A new programming language survey shows Apple’s Swift breaking into the top 20 for the first time, while the future of Microsoft’s Visual Basic (VB) in the top rankings is now “unclear”.
The Redmonk consultancy published a six-monthly analysis based on Github usage and Stack Overflow discussions. The methodology is an imperfect but reasonable approach to assessing language trends, since these communities are both important and vendor-neutral.
This order is unchanged from the previous survey, and Redmonk’s Stephen O'Grady said "the simple fact is that the group of the most popular languages has changed little and shows little propensity for future change".
The points of interest are further down the rankings. In particular, Apple’s Swift (which the company said will be open source by the end of the year) has risen from 22 to 18, making the top 20 for the first time. However, O’Grady warns that the ranking may have been artificially boosted by Apple’s WWDC event in early June.
Another growing language is Google’s Go, up from 17 to 15. Since December 2014, it is possible to write complete Android apps in Go, and O’Grady speculates that if court decisions concerning Java continue to swing against Google, its usage of Go may increase.
Erlang usage is also growing slightly, thanks to its high suitability for concurrent programming, and both Julia and Rust have made small rises.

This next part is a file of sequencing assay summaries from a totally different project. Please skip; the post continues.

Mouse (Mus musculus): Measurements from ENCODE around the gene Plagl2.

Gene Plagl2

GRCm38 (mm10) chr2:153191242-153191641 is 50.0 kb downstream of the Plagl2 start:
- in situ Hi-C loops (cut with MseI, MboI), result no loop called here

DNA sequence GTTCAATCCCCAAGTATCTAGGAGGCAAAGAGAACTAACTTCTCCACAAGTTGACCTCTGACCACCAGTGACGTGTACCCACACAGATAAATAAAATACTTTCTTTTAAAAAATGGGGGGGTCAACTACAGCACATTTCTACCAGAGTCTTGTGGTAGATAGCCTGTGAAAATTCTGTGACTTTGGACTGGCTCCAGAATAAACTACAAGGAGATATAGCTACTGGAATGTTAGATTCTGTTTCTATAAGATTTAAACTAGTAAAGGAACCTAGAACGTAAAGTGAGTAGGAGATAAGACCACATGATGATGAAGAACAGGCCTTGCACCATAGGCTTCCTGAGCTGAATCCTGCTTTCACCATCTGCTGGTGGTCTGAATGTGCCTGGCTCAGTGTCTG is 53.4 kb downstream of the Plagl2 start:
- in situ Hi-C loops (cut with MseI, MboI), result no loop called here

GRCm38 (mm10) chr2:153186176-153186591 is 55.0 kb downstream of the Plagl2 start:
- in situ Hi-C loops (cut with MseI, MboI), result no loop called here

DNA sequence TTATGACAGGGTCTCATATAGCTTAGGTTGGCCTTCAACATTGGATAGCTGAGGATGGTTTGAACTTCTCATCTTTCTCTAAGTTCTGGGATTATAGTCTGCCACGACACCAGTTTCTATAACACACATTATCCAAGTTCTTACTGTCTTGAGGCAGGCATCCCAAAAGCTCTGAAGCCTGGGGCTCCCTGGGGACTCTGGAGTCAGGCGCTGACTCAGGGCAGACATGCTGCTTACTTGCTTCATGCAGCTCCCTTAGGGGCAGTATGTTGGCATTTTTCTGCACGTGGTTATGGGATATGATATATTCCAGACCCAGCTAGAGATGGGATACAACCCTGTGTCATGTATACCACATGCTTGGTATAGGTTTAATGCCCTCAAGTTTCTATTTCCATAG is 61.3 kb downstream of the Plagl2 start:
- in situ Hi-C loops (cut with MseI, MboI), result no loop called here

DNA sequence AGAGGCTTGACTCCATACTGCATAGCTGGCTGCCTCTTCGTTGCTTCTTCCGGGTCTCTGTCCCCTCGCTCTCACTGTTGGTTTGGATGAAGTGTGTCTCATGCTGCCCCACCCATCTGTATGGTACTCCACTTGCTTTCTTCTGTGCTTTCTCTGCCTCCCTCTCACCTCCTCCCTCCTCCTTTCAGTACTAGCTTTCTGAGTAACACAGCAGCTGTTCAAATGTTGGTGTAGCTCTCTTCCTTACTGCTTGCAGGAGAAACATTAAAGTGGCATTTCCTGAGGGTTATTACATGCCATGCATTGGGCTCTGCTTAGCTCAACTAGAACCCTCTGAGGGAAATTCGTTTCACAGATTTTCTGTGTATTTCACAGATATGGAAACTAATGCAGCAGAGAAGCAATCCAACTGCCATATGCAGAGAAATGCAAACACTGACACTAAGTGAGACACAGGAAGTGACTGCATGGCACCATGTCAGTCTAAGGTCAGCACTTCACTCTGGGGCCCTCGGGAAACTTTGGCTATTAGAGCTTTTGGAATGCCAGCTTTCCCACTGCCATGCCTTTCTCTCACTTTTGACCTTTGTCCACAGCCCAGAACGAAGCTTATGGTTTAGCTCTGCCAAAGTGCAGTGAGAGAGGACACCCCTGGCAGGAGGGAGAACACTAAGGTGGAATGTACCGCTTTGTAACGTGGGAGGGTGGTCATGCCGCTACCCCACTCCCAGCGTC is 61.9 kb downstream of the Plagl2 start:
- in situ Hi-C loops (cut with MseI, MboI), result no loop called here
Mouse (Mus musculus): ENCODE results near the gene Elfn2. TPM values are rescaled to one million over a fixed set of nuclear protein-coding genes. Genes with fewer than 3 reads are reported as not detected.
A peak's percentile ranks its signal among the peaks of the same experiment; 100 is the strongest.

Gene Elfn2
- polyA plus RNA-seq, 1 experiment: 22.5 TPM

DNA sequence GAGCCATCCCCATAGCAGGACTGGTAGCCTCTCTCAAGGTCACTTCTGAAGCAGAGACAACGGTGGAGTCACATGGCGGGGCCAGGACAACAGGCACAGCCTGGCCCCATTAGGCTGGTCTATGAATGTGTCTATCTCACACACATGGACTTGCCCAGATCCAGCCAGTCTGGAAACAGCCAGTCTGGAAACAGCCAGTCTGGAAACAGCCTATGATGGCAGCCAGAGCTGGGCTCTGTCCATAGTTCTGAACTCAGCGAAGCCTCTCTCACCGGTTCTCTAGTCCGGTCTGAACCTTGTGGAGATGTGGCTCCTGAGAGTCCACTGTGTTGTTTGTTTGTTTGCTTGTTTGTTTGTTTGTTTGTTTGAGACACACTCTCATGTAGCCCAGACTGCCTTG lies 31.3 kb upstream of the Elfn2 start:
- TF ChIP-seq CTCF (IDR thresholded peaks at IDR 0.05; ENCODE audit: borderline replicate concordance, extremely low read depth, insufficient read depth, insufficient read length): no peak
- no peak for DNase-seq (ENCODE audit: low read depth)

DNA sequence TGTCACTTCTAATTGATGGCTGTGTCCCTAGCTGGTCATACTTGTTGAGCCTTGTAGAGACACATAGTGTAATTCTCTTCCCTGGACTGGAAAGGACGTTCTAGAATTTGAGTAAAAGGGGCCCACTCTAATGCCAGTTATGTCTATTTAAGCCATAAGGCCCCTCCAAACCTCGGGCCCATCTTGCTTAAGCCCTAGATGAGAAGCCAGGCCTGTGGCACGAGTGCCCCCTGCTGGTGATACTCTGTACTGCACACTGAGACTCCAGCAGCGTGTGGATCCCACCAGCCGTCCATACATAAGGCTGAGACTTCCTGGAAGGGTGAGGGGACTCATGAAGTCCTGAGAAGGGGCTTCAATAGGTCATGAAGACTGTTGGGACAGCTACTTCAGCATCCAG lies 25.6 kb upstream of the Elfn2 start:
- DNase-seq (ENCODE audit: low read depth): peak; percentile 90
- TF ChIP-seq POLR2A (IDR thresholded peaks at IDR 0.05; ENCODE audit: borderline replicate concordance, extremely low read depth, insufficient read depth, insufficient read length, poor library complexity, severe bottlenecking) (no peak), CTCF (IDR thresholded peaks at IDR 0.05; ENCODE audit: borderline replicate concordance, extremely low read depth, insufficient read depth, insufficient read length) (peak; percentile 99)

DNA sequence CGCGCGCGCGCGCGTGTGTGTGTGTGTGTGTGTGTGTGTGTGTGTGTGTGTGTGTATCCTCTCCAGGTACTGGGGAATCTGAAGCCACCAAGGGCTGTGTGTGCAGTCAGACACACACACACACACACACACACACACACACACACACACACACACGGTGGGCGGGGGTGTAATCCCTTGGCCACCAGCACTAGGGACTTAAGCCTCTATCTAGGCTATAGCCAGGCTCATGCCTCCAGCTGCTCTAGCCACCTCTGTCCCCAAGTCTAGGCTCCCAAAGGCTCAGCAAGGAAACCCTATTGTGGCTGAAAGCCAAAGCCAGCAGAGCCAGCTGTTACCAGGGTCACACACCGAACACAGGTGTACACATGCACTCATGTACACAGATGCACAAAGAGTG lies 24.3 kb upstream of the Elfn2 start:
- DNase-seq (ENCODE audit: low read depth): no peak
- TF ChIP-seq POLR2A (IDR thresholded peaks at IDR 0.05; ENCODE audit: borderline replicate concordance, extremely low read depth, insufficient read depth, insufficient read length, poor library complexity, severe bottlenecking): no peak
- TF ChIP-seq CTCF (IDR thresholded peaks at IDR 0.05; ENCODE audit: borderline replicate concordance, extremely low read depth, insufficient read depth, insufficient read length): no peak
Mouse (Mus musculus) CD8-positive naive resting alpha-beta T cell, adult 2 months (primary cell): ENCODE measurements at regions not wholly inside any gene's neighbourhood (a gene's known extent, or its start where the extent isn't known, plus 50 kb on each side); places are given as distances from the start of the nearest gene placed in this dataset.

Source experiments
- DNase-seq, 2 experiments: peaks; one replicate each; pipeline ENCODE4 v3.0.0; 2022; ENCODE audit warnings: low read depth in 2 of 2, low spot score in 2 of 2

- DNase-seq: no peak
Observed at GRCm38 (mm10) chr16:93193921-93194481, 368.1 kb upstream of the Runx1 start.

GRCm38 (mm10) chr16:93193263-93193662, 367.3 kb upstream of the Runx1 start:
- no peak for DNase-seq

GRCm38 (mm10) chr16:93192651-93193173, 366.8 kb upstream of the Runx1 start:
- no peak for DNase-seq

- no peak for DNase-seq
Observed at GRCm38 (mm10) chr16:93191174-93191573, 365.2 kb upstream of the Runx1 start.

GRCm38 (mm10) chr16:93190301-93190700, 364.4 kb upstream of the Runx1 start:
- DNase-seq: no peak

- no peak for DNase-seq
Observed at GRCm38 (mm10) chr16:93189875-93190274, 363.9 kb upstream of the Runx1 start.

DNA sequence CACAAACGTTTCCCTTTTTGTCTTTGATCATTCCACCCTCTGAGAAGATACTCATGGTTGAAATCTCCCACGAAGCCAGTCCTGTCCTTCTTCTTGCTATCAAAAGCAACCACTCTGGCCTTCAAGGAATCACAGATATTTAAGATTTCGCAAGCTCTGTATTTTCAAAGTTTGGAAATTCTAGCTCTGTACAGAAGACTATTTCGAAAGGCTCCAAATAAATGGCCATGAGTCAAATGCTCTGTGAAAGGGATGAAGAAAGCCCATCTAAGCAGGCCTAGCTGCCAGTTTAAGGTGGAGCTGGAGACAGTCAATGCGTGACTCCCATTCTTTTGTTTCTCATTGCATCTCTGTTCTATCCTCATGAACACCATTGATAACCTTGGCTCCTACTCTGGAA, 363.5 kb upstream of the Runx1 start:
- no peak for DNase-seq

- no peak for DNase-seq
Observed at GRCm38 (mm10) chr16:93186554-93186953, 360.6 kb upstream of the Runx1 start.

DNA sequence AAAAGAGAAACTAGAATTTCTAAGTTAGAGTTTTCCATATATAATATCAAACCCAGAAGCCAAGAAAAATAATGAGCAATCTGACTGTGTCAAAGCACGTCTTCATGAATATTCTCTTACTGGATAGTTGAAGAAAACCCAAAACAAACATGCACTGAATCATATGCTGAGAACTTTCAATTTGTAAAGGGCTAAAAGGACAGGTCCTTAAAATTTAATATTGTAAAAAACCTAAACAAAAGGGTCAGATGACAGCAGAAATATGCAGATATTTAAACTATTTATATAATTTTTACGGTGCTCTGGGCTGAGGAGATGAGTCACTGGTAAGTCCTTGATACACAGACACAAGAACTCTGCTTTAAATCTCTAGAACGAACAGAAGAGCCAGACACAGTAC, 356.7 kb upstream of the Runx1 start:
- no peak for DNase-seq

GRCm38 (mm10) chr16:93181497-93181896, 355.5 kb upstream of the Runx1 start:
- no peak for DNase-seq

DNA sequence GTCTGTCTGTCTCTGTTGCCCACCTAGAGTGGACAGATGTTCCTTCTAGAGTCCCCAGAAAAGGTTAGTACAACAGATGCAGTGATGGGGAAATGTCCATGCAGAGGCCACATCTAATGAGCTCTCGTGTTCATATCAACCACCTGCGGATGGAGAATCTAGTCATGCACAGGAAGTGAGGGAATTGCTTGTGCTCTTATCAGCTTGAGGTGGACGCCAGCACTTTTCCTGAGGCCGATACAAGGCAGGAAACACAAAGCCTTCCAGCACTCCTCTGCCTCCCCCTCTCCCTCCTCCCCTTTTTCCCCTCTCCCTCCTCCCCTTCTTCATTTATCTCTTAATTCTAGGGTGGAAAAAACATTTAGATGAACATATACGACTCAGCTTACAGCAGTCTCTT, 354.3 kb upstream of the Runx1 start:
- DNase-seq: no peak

What’s on the way down? CoffeeScript, Dart and VB. VB remains popular, at number 19, although O’Grady said that “the future of VB in the Top 20 is unclear".
VB’s English-like syntax and avoidance of curly braces and semi-colons make it approachable for beginners, but the roots of its decline go back to 2000 when Microsoft announced both C# and the .NET Framework.
At the time, VB was riding high among Windows developers, and the company attempted to migrate VB developers to .NET by creating Visual Basic .NET, similar but incompatible with earlier versions. Since C# was designed for .NET, many VB developers moved in that direction rather than learning a new dialect. Today C# is much more popular, particularly among professionals.
As for C#, its future will depend to some extent on Microsoft’s success (or otherwise) in stimulating interest in Windows programming with the Windows 10 release, and in using C# and .NET on other platforms with the open source .NET Core project.®